FIRST LADY Laura Bush is visiting four African countries this week, including Zambia, where I worked in HIV/AIDS programs for six years in the 1990s. We can count on the news media to show us Mrs. Bush touring AIDS programs, welcomed by singing children.
My refusal to cheer along may seem churlish, to say the least. After all, many more Africans are receiving AIDS treatment than when I worked there, and much of this is thanks to Bush administration programs. Globally, more than 1 million people are benefiting from treatment because of U.S. assistance. And, last month, President Bush made headlines when he announced a proposal to double U.S. spending on global AIDS to $30 billion between 2009 and 2013.
But let's take a closer look at the proposal. The fine print shows that Bush is really just extending AIDS funding at its current level for the next five years. We're now allocating about $5.4 billion a year, and if we just stayed on that trajectory from 2009 through 2013, it would total about $27 billion. The president's "doubling" claim is based on an old 2003 pledge to spend $15 billion from 2004 through 2008.
In other words, what Bono -- who is often quoted as an expert on global health -- called "great news" patently isn't. Belatedly, some saw their mistake, with the New York Times editorializing last week that Bush's proposal amounted to only "a slight increase."
Extending U.S. funding is the right thing to do, but it will be catastrophic if Congress doesn't provide a much more substantial increase as well.
The need for effectively targeted U.S. assistance is growing, not leveling off. In Zambia, for instance, 17% of the population is living with HIV, and there is a major tuberculosis threat as well, including extremely drug-resistant strains. Funding for TB treatment is lumped in with the AIDS budget, and countries in Asia as well as Africa need much more help tackling this deadly infection -- not only to protect their own populations but to lower the risk of its spread to other countries.
Leveling off funding also makes a mockery of America's global leadership. The fight against AIDS is now geared toward one overarching, U.S.-endorsed goal: universal access to all AIDS-related services by 2010. Of course, similar targets have been set, and missed, in the past. But in the post-9/11 world, promises to poor countries have taken on a new seriousness. It will no longer do for wealthy countries to issue vague excuses when the deadline arrives.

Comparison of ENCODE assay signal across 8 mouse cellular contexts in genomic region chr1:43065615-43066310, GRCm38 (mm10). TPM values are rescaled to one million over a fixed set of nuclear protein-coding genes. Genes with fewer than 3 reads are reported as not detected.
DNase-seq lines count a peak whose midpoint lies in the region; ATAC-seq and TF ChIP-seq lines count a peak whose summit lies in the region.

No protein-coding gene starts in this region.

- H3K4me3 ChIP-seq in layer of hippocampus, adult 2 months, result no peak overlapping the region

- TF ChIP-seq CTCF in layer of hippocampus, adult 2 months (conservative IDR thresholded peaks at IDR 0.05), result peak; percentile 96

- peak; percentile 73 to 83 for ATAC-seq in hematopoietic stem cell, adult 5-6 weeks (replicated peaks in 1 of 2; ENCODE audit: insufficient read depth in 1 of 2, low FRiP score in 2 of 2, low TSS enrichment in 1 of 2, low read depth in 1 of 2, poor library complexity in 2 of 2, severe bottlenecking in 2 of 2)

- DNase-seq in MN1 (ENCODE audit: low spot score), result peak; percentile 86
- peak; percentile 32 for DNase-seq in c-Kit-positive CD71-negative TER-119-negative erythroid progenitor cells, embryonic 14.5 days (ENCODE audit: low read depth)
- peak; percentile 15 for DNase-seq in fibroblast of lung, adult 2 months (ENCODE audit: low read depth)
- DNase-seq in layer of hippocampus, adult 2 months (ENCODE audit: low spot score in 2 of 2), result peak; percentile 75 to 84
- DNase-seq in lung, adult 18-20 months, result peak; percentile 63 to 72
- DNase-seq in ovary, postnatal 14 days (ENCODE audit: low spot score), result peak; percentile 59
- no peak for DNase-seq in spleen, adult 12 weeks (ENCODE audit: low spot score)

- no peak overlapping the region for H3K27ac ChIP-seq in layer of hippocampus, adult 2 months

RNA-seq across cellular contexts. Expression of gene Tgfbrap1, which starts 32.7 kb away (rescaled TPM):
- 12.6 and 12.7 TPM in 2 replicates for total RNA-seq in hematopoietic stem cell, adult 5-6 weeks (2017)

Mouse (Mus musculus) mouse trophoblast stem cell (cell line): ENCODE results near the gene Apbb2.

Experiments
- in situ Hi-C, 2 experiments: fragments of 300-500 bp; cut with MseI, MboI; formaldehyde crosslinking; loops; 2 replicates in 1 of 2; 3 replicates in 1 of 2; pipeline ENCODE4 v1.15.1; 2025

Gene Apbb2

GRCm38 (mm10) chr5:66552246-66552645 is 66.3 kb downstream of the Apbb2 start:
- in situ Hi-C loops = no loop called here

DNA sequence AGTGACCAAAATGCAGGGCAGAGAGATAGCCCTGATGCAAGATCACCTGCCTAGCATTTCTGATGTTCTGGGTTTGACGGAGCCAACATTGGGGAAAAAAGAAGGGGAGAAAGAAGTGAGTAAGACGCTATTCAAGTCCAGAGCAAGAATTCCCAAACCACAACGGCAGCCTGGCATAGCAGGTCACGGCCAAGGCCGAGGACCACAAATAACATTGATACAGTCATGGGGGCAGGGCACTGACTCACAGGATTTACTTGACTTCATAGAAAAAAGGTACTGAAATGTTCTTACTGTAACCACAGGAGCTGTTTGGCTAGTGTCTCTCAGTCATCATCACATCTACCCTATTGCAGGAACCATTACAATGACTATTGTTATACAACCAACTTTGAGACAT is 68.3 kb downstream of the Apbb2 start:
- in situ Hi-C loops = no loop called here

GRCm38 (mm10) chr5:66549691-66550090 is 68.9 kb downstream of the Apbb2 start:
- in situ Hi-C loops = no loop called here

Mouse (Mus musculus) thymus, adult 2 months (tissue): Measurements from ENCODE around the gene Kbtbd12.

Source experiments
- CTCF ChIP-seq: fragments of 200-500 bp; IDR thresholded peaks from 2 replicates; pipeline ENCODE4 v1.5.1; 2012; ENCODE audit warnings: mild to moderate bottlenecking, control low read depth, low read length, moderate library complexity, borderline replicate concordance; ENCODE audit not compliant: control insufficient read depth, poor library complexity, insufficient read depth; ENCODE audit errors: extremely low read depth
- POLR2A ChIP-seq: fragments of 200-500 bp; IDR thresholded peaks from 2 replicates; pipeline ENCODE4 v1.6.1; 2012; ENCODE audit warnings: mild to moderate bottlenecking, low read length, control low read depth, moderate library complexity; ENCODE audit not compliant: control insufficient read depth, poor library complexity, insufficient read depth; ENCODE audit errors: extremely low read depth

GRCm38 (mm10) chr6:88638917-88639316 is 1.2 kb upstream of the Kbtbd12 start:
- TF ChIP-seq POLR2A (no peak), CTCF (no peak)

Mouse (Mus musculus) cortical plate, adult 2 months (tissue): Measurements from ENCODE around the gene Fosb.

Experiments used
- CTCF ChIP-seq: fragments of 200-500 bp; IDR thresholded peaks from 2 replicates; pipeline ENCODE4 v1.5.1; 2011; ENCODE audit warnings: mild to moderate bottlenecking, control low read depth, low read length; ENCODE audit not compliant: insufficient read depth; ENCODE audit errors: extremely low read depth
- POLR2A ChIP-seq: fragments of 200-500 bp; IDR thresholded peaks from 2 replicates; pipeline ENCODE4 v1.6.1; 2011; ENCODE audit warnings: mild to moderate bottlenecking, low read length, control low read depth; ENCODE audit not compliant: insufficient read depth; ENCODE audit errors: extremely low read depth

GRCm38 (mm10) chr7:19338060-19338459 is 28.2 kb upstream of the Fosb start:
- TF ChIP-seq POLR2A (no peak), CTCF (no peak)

There is a way the U.S. could leverage a global response to meet this 2010 goal. Each year, a portion of U.S. HIV/AIDS funds are given to the Global Fund to Fight AIDS, Tuberculosis and Malaria, an international public/private partnership. And each dollar the U.S. contributes is matched by $2 from other countries.
The Bush administration recently signed on to a plan to dramatically increase how much money the Global Fund hands out each year. But when it came time for the United States to cough up its share, the tone changed.
Last week, as the House of Representatives was debating the foreign aid bill, the president sent a "statement of administration policy" to dissuade Congress from increasing America's payment into the Global Fund. So, while the first lady is visiting a program in Mozambique that depends on money from the fund, her husband is working to limit U.S. contributions.
Perhaps the next president can go beyond PR spin and actually help the world get ahead of HIV/AIDS and other health crises. My organization, the Global AIDS Alliance, has joined health experts and African religious leaders to lay out for the presidential candidates a detailed, 10-point plan on strengthening health systems and fighting AIDS. It calls for a minimum of $50 billion in spending from 2009 to 2013, including full allocations to the Global Fund.
Our appeal may succeed. Some candidates already are thinking boldly about repairing America's international standing through expanded foreign assistance. But that noble project will falter unless candidates base their proposals not on their public relations value but on what is actually needed to win the battle against disease.